A state funded Steiner teacher speaks out on Anthroposophy

Originally published as a guest post on the excellent blog Stop Steiner in Stroud.

The current (Spring 2014) issue of New View magazine has an article by Paul White titled “Anthroposophy and Steiner schools – time for a reassessment?”. Mr White is an experienced Steiner practitioner and now a class teacher at the Steiner Academy Frome. New View is an Anthroposophical publication, available in print form only, which I expect has a fairly limited readership. As a place where representatives of the Steiner movement seem apparently able to write candidly, it deserves to be read more widely.

The article begins with a series of questions the author imagines being asked by those new to Steiner education: “So is it a religious school?”, “Do you teach the children anthroposophy?”, “What do you mean the teachers teach ‘out of’ anthroposophy?” All good questions, of course. And then there are the laments from those within the movement: “it used to be a Steiner school, but the anthroposophy has gone out of the place now” and “We must use language that people can understand… we don’t need to talk about stuff like reincarnation that will just put people off”. White suggests that the relationship between anthroposophy and Steiner education “has always been a living question”, which I take to mean that there is no widely held agreement on the answer. I agree with him that now is “a particularly pertinent time to revisit this question”, with the fourth UK state funded Steiner academy in Bristol opening this September.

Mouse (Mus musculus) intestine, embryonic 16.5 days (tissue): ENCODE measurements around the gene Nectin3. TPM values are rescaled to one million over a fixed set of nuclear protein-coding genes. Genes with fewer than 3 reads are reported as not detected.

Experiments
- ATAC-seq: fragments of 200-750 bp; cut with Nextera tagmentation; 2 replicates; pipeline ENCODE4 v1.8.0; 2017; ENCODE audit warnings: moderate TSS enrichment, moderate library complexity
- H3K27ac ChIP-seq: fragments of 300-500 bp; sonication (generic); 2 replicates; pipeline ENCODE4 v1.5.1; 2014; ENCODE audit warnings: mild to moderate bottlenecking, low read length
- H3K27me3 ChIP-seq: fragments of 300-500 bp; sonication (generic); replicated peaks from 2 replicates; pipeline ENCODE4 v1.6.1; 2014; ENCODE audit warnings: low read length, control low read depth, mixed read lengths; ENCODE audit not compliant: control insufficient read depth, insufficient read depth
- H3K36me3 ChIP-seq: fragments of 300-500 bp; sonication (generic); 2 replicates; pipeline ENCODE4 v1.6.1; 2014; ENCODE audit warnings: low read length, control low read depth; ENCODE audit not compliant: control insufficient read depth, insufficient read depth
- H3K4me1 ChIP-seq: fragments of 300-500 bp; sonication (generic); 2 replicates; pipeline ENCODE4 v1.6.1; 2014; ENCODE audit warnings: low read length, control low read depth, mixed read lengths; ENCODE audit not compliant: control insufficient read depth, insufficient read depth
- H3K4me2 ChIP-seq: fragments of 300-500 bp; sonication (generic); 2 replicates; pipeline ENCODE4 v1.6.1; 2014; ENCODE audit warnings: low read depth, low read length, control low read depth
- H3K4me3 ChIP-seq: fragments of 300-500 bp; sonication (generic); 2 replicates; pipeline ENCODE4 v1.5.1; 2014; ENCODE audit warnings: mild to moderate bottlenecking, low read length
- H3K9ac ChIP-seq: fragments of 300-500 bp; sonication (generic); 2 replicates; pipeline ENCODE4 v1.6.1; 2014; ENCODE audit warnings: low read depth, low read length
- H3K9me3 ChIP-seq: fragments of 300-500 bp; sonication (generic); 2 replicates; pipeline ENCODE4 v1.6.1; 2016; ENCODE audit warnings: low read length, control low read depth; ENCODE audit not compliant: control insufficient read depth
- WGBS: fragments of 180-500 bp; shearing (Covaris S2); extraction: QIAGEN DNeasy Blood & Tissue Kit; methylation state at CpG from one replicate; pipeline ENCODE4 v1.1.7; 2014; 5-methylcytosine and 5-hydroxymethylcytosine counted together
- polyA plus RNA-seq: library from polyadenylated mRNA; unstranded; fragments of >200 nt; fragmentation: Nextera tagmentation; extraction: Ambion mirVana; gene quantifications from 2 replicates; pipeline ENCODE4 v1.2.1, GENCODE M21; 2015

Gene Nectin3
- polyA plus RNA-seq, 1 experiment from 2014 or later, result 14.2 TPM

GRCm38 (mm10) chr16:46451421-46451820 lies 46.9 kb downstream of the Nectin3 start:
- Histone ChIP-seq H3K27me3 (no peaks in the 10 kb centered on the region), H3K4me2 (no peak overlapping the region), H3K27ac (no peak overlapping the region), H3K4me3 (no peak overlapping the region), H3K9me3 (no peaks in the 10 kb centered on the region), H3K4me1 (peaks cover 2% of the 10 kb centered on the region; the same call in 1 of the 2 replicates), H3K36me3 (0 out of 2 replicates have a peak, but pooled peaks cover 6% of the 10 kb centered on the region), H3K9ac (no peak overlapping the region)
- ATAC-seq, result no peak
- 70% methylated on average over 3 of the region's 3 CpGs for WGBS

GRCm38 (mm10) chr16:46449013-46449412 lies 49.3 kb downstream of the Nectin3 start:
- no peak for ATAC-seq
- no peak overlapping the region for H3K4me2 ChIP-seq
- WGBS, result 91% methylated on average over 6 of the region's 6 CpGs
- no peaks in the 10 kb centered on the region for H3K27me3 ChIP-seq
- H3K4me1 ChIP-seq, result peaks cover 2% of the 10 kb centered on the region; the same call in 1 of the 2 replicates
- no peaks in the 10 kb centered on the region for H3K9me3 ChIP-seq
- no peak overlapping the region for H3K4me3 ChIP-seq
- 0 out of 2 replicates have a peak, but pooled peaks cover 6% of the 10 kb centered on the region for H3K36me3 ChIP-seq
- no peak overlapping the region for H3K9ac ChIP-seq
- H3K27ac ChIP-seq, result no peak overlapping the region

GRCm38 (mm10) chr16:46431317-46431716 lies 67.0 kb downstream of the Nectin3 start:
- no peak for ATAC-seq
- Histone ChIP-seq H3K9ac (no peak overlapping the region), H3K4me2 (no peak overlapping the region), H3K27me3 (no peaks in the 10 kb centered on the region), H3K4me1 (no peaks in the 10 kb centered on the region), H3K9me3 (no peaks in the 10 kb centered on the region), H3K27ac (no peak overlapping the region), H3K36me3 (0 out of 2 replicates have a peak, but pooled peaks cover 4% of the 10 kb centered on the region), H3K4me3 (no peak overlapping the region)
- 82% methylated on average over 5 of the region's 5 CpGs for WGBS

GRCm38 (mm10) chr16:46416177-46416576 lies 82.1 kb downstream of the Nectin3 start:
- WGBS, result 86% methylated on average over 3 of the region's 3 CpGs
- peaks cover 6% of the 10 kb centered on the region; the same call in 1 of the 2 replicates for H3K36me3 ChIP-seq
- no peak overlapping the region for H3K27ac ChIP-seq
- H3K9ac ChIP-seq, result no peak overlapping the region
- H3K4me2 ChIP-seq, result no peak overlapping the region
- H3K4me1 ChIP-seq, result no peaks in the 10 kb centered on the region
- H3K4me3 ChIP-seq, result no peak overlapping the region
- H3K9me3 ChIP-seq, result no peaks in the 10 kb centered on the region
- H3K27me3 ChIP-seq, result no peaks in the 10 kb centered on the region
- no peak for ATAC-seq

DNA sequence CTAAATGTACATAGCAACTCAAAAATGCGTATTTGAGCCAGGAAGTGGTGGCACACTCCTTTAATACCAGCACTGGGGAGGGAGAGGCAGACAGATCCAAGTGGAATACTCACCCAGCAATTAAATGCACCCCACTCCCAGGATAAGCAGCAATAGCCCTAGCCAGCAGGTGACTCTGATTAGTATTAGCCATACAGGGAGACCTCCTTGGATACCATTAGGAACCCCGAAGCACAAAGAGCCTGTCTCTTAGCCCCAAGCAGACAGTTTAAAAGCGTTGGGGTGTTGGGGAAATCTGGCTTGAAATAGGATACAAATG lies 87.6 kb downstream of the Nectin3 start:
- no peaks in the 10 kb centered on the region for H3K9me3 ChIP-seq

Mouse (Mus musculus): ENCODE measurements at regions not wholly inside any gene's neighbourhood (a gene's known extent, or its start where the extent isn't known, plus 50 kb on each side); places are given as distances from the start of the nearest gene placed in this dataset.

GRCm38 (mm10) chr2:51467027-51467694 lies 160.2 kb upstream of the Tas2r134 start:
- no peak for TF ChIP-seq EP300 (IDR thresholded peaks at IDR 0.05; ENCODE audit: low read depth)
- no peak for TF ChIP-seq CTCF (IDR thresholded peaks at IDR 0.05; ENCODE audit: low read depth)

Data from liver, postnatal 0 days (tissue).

Unfortunately, White brings us no closer to an answer when he admits that anthroposophy itself is undefinable and that any attempt to do so is tainted by a “reductionist/materialist perspective” that could never capture the whole picture. I’d counter that, nevertheless, I know anthroposophy when I see it and that this intuition, if you want to call it that, is something that anybody else can acquire too.